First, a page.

Jeremy Brett has a post on the Issues & Advocacy blog, “A Case of Conscience,” suggesting that SAA take steps to avoid holding annual meetings in states that pass discriminatory legislation.
I’m in agreement, including with Brett’s anger and idealism and the impulse to be able to pick up balls and go home. I suspect the logistics of picking up balls might be more challenging than a conscience clause; though I haven’t done it, I know hotel negotiations are complicated. But even if an event has to go forward there’s the possibility of pulling future business—and, perhaps, thinking Very Carefully about future business in states that seem likely to introduce discriminatory legislation. Kind of like the Voting Rights Act (1965–2013) for convention planning.
Somewhat queasy-making, from my perspective, is the prospect that chunks of the profession don’t agree with the position that this type of legislation is wrong. (Our reputation might be kind of lefty, but that doesn’t really mean much. I wouldn’t be surprised if some archivists find trans urine as terrifying as North Carolina legislators do. Though really, there are so many more terrifying things in restrooms.) Then there’s also the it’s-political-and-the-organization-isn’t argument, which I associate with folks coming from a place of unexamined privilege and/or hewing to strict process arguments but can also, I suppose, come from other places. But from an organizational policy perspective, I think this is the money quote that answers those arguments and personal bias:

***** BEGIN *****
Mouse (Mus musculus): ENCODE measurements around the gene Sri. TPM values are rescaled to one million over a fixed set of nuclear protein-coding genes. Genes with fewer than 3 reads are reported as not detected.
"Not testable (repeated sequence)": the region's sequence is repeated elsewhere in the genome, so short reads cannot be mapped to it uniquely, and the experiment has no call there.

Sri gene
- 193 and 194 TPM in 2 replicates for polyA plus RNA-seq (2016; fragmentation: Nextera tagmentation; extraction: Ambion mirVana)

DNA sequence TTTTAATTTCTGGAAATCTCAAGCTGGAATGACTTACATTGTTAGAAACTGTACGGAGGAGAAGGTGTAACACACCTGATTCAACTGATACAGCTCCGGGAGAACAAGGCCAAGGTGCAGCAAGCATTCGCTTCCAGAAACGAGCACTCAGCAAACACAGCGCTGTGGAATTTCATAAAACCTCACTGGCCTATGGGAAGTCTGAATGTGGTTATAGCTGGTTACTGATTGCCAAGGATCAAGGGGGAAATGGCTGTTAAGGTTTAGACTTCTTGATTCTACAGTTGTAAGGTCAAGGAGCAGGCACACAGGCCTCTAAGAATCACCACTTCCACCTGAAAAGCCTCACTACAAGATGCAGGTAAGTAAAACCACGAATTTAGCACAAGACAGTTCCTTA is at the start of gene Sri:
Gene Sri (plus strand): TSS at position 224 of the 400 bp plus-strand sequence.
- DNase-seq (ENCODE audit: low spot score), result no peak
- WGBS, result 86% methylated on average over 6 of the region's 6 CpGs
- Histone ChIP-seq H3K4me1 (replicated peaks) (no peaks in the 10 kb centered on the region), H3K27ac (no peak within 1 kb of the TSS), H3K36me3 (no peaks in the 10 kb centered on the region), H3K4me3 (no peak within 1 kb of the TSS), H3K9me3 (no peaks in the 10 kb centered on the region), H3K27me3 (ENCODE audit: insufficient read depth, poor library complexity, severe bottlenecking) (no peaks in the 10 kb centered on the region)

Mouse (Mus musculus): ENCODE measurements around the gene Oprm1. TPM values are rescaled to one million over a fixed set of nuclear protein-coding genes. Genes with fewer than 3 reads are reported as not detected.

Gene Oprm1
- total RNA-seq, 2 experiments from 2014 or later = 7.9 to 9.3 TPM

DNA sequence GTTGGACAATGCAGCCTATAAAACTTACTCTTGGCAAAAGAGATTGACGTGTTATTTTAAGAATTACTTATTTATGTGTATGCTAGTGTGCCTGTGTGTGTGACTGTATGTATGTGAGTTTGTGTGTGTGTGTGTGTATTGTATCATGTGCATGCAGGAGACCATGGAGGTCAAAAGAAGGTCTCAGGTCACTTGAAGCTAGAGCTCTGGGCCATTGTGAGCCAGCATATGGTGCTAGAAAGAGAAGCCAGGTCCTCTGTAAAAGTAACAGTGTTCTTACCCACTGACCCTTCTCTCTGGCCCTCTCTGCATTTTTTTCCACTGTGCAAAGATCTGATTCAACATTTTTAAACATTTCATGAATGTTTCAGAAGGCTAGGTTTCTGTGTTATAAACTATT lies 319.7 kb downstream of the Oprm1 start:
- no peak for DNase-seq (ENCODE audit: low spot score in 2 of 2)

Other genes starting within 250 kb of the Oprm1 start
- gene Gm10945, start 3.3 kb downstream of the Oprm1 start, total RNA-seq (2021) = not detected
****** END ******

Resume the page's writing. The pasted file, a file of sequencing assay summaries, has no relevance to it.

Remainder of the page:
Nor as a professional organization should we be tacitly granting second-class citizenship to our LGBT members, which we would be doing by giving our dollars and our time to a state or municipality that choses to wage war against a minority group.
If you have opinions, there’s an I&A Roundtable Poll open until April 8. Do stop by, whether you’re a member of the organization and profession or not.